Presentation on theme: "Ruth Ray, Professor WSU Composition Grading Workshop January 11, 2010."— Presentation transcript:
Ruth Ray, Professor WSU Composition Grading Workshop January 11, 2010
Writer recognizes that there are competing voices within different discourses on every subject Writer understands and accurately represents these multiple voices Writer finds and articulates his/her own voice within these competing voices Writer understands why (or at least writes as if) all of these voices matter
Discourses and Voices Based on multiple texts in different genres Clear as to genre of student’s writing Navigational Guidance Directive(but not overly so) Detailed (but not overwhelming) Process oriented Options One of several (3 or more) complex assignments
Assignment #4: Analyzing American Culture Readings: “The More Factor” Lawrence Shames “Is America Falling Apart?” Anthony Burgess “Why I am Optimistic About America” Daniel Boorstin “The Wild Places” Thomas Merton “Kids in the Mall” William Kowinski For this assignment you will be writing a 1250-word exploratory analysis essay. You will be combining analysis, interpretation and exploration as you read the above essays and write a paper that interprets the texts and attempts to “unpack” the issue so the reader can better understand all the different facts of the issue. You will be exploring the topic of American culture and analyzing the particular authors’ ideas. Your essay will look at American culture from several different angles, considering the many factors that influence how it is expressed and how it is viewed. Your main concern with an exploratory analysis essay is not to take a position (although you can certainly express leanings) but to clarify the different aspects involved and to answer the questions “who, what, why, how, where, when”and you can suggest possible reasons or responses, but you will not be arguingfor one strict response or position.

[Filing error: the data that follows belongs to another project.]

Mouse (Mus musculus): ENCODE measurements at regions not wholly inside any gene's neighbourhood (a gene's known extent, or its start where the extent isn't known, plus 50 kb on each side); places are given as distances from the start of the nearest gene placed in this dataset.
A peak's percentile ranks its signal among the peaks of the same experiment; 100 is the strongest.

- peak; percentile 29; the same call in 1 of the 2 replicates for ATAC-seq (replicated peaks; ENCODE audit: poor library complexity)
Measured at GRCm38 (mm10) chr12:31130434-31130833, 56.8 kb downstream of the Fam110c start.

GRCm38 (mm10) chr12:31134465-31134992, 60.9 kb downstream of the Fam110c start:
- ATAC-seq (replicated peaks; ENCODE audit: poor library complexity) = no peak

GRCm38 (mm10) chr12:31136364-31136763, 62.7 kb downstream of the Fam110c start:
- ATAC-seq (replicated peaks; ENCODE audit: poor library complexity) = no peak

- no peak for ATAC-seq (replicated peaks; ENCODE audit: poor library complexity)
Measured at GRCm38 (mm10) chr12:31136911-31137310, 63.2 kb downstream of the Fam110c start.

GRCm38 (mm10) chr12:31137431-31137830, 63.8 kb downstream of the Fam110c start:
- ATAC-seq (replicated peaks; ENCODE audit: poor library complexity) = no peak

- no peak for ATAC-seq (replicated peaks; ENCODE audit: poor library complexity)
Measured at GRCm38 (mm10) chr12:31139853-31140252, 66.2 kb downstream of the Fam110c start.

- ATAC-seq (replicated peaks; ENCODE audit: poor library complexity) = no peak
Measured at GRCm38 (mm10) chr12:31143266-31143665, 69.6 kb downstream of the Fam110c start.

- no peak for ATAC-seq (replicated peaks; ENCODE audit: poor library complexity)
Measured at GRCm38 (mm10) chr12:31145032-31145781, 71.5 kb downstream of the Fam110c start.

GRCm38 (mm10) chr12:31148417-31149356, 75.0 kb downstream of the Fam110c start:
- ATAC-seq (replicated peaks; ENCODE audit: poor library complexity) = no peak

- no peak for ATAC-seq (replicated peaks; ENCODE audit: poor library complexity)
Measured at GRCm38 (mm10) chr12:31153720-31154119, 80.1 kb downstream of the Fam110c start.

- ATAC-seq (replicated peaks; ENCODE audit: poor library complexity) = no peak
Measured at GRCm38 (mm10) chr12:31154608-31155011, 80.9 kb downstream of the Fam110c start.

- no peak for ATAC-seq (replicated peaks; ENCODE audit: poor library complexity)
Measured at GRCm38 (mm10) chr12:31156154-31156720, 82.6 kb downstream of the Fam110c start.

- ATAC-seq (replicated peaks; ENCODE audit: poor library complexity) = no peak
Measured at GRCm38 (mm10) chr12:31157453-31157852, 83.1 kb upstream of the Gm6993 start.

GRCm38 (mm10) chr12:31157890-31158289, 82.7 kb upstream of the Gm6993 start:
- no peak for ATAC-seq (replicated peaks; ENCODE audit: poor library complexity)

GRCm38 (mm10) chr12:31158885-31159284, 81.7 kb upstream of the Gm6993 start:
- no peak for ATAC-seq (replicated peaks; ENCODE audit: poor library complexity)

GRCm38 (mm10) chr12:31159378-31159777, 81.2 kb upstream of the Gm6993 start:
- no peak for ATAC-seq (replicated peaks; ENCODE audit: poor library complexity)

Briefly summarize the plot of Spike Lee’s Do the Right Thing, viewed in class, and explain why the neighborhood responded violently to racial tensions. Then take a stance and argue for it: Do you think violence was the “right thing” in this case? From whose perspective? To support your argument, use (1) Relevant details from the film, including the final words of Martin Luther King and Malcolm X and (2) At least two of the readings from the section on race in Identity Matters to help you explain your stance on violence as a response to social injustice.
There are many ways to interpret Spike Lee’s film Do the Right Thing. For example, while most agree that this is an “angry” film, viewers do not agree about where this anger is directed: -- to the “system” (represented by the police) -- to white people who say they aren’t racist but are (Sal and his sons) -- to racists of all colors (most of Mookie’s neighbors) -- all of the above Write a paper in which you explain the anger in Do the Right Thing. Who is angry at whom? What are the results of this anger? How might viewers respond to this anger? Use examples from the film to support your interpretation.
The paper shows evidence that the student: --Recognizes how voices compete (how are authors’ views similar and different? What aspects of the subject does each author focus on?) --Can accurately represent those voices (the more the better) in relationship to each other --Can articulate his/her own position in terms of these competing voices --Knows why and to whom the subject matters